Webinars By British Council in March and April 2012


The British Council is organising freeELT webinars in March and April 2012. These webinars will be given by teacher trainers who work in Turkey and will focus on ELT matters in Turkish teaching and learning context. It will be a good opportunity to participate in a virtual professional development opportunity and to share ideas with colleagues in Turkey and around the world.


Another great point regarding the webinar is that you can join in the event from your own home with a computer and the Internet.

For more information Click on this link

Dogus ELT Conference; Notes from Day 1


Dogus University is holding their first ELT conference today and tomorrow and I also participated as a presenter. Before talking about my reflections and my take home at the end of the day, I would like to say that it a very well organised event. 

The first day started with two plenaries given by David Crystal (on electronically mediated communication and the lingusitic challenges that  accompany EMC) and George Pickering (on latest developments in psychology that can help us in turning challenges into opportunities, reflecting the theme of the conference).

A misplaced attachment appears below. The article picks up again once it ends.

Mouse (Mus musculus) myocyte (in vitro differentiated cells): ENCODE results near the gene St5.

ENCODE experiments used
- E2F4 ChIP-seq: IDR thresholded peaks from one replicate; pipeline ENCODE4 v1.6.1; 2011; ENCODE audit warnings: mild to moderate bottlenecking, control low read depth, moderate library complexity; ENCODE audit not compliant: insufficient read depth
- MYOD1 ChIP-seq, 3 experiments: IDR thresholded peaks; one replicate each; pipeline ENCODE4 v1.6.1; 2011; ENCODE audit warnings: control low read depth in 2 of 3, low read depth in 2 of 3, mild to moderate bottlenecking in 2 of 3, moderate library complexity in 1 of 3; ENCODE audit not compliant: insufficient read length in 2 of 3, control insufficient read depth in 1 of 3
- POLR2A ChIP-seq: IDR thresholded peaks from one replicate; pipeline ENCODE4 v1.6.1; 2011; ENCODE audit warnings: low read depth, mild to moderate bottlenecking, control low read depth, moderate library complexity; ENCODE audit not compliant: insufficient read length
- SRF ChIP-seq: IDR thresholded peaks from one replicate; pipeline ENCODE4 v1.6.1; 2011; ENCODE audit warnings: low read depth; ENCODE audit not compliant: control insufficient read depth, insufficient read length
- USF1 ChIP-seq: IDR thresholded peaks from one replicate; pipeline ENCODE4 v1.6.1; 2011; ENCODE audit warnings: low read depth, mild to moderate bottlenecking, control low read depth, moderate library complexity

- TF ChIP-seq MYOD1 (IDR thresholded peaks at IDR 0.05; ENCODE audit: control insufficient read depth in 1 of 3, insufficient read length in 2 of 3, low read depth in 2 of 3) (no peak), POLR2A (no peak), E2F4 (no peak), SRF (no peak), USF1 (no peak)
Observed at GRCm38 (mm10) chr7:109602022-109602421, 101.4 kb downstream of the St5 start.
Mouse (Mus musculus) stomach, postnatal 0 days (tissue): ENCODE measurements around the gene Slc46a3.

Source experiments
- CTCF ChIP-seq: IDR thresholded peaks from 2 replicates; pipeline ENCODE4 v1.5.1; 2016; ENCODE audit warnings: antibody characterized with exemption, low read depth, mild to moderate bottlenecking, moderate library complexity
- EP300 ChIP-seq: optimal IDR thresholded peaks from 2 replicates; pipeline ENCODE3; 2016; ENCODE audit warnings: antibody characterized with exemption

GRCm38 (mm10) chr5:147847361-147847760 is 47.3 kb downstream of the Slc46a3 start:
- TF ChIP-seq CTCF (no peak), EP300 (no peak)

I would like to talk about two sessions that I attended before giving my presentation.

Ozge Karaoglu Ergen presented some web tools including;

  • Delicious  which is a social bookmarking service that can be used for professional development, networking, suggesting reosurces for students and parents.
  • “Me on the Web” – a Google service which helps you to monitor your identity on-line by sending you alert(s) whenever there is some information and you are mentioned on the web. Also if you like you can delete the unwanted content. After the session I was so inspired that I followed the steps on the Google dashboard and set up the necessary notifications. 
  • Posterous  blogs the content that you send them via e-mail. So, everyone who can write and send an e-mail can blog.
  • Visual CV and Linkedin were suggested as web tools that can help in building a professional portfolio and an on-line CV which would show case your profesional efforts.
  • QR code me as  a very interesting application which could also be used in ELT. It was usggested that teachers can make use of them to promote mobile learning (putting posters in QR codes all around the school and/or presenting the answer key of a worksheet in QR codes for students to scan the code and get the answers later on)
  • RSS can help blog readers to check their favourite blogs all at once because through RSS readers, such as Google reader and/or bloglines , all info from other sources come to your RSS page.

I really think that it is important to introduce RSS to stduents especailly if you want them to to be involved in a blogging or a  podcasting project. The first step could be explaining what RSS is. This video explains RSS in Plain English 🙂